Learn About 4 Types of Home Loans and Saving Programs Worth Your Consideration

It is essential to learn about the types of home loans that you may qualify for to have a clear understanding of what your options may be when purchasing a home.

The purchase a home is a significant investment, and selecting the right type of loan can save you money, reduce mortgage qualifications and reduce or eliminate down payments requirements. 

When purchasing a home, it is crucial that you decide between a conventional mortgage and a government loan program.

Government programs like the FHA loan program are designed to help more buyers qualify for a mortgage while providing competitive interest rates for new homeowners.

Regardless of the type of home loan you choose to apply for, it is worth taking the time to consider the purchase of a home from the HUD as these homes offer additional saving opportunities. 

#1. Find Out About FHA Loans

Provided by the Federal Housing Administration (FHA), the FHA loan program is a popular choice among first-time homebuyers. Rather than give a mortgage directly, this loan program insures approved lenders to reduce the financial risk a lender takes when providing a mortgage.

In doing so, the program entices lenders to minimize eligibility and down payment requirements to help more low-income households become homeowners. 

To participate in this loan program, you must meet specific eligibility requirements.

FHA loan requirements include: 

  • A credit score of 500 or higher (additional benefits begin at 580+). 
  • A down payment of 3.5 percent of the purchase price (10 percent for credit scores of 500-579). 
  • Income and debt-to-income related qualifications. 

While this loan program offers several benefits, participants must obtain and maintain the Mortgage Insurance Premium (MIP). This premium fee is an annual fee that is based upon the loan amount.

#2. Learn About VA Loans

The U.S. Department of Veterans Affairs (VA) provides several VA home loan programs to qualifying U.S. military personnel and veterans.

These programs can give veterans several savings opportunities and lack the drawbacks of other government loan programs.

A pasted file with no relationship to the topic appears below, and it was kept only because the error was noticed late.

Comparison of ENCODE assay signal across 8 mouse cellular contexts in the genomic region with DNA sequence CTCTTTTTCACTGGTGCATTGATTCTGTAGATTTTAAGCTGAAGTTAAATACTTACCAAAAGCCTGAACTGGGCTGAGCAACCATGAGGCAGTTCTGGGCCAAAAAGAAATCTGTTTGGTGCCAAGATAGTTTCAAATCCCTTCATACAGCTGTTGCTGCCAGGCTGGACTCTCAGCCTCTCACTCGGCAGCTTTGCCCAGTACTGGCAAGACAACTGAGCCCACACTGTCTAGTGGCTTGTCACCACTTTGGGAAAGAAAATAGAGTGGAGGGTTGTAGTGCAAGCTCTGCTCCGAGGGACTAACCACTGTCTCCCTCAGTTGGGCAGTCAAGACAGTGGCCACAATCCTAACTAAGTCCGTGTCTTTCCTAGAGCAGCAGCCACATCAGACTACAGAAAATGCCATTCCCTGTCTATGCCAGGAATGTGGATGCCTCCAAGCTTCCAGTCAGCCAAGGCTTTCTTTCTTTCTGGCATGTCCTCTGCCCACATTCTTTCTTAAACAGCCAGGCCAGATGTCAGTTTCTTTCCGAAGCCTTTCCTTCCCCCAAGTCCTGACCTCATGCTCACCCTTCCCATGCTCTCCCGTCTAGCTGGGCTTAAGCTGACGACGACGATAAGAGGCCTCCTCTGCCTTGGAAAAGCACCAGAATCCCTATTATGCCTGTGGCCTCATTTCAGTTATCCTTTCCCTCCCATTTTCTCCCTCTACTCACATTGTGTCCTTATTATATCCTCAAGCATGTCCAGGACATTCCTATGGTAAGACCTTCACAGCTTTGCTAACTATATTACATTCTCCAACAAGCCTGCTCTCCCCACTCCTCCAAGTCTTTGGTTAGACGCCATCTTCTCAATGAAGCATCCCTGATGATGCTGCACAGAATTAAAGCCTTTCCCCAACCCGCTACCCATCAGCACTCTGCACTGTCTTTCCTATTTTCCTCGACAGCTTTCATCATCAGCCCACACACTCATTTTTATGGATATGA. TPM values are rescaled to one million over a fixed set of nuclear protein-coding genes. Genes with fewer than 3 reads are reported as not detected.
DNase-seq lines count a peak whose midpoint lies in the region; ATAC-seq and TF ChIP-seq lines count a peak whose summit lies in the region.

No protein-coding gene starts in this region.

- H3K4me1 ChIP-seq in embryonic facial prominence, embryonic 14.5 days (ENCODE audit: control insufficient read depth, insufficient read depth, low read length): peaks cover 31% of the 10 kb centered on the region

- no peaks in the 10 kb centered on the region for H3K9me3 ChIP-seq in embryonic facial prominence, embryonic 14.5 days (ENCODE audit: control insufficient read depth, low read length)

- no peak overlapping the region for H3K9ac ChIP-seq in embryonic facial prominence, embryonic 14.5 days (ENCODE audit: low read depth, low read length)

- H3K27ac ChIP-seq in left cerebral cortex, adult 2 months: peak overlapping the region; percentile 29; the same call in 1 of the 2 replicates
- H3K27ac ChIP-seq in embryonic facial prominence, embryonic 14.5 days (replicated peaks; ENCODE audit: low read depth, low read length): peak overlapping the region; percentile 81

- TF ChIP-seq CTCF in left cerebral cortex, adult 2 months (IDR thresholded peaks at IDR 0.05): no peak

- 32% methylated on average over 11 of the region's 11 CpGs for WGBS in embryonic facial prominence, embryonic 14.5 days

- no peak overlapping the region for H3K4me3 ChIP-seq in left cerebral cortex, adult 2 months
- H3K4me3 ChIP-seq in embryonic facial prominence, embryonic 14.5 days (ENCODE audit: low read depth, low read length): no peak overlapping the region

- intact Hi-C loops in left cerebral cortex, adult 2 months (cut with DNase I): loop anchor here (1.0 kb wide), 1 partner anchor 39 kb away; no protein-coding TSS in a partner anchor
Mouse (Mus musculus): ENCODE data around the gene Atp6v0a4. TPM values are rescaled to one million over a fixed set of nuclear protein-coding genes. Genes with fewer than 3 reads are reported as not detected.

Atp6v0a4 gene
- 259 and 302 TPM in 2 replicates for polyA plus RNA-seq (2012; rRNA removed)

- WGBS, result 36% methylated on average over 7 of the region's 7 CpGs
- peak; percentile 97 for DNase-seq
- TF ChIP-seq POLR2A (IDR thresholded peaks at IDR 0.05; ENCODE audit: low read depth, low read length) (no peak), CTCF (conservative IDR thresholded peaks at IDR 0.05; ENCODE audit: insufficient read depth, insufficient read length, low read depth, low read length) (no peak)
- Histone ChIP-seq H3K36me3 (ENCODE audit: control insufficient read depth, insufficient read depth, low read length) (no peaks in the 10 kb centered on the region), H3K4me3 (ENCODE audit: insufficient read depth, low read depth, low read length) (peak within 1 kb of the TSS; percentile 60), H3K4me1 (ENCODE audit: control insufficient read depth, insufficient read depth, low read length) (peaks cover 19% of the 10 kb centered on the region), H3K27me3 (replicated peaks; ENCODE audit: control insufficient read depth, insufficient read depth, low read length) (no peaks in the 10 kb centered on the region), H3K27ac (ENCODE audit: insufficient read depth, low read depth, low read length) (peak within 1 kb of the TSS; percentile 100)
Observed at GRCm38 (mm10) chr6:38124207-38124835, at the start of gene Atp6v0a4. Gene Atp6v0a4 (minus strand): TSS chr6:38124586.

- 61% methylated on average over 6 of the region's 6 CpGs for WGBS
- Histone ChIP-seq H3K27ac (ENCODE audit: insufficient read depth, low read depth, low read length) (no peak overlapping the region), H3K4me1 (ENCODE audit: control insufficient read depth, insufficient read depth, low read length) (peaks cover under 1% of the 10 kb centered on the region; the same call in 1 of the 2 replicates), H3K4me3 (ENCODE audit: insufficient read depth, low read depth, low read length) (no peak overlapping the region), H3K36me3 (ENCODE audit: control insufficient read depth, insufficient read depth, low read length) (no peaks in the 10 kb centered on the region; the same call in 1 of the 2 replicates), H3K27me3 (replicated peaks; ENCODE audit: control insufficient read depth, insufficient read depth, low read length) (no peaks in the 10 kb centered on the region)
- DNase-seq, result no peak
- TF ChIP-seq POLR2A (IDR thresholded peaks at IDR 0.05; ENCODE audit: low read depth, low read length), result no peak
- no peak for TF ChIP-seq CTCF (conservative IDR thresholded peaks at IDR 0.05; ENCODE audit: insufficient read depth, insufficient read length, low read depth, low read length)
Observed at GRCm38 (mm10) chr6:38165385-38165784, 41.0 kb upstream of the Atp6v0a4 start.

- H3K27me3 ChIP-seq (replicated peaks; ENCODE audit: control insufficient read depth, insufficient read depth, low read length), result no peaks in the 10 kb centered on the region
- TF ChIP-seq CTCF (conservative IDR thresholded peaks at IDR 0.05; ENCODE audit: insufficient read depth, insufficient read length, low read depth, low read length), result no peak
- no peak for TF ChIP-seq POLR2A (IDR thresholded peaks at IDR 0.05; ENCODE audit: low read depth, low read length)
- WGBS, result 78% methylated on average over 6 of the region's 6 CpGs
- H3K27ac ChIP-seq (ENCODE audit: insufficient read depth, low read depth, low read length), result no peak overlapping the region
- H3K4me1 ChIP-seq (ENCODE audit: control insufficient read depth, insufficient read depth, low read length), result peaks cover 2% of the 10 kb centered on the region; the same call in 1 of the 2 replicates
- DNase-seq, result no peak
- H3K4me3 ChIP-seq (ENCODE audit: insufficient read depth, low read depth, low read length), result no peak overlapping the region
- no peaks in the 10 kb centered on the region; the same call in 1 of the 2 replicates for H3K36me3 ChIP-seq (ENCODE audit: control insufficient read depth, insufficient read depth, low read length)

In most cases, the VA insures a qualifying applicant’s mortgage rather than provide it directly. Not only do qualifying veterans receive reduced eligibility requirements for a mortgage, but most applicants are not required to make a down payment.

Additionally, this loan program does not require mortgage insurance, which can save homeowners up to $2,000 a year on average. 

VA loan requirements vary by the loan program, but generally include qualifications related to: 

  • Credit score and history.
  • Income and debt-to-income ratio. 
  • Service length. 
  • Discharge status, where applicable. 

To obtain a VA loan, you must obtain a certificate of eligibility (CoE). This can be done in several ways, including online, at your local VA office or through a VA-approved lender. 

#3. About Conventional Mortgages

Unlike VA and FHA loans, conventional mortgages are not insured by the federal government. Instead, conventional mortgages are offered by private lenders and commonly include more stringent eligibility requirements. 

If you are interested in a conventional mortgage, you will likely need a credit score of at least 620 to 640; however, each lender can set their requirements. Down payment requirements are typically between 5 and 20 percent.

However, down payments lower than 20 percent generally require Premium Mortgage Insurance. Additionally, homebuyers must meet income and debt-to-income ratio qualifications. 

#4. Learn About HUD Homes and the Good Neighbor Next Door Program

HUD homes are properties that are sold by the U.S. Department of Housing and Urban Development (HUD) following a foreclosure on a loan program offered by the Federal Housing Administration.

These properties are often listed below their market value to generate a quick sale and recoup the loss suffered in a foreclosure. 

In addition to the savings that these homes already offer, the HUD provides additional saving opportunities through the Good Neighbor Next Door Program.

This program is available to qualifying k-12 teachers and first responders with savings of up to 50 percent off of the sales price of a home.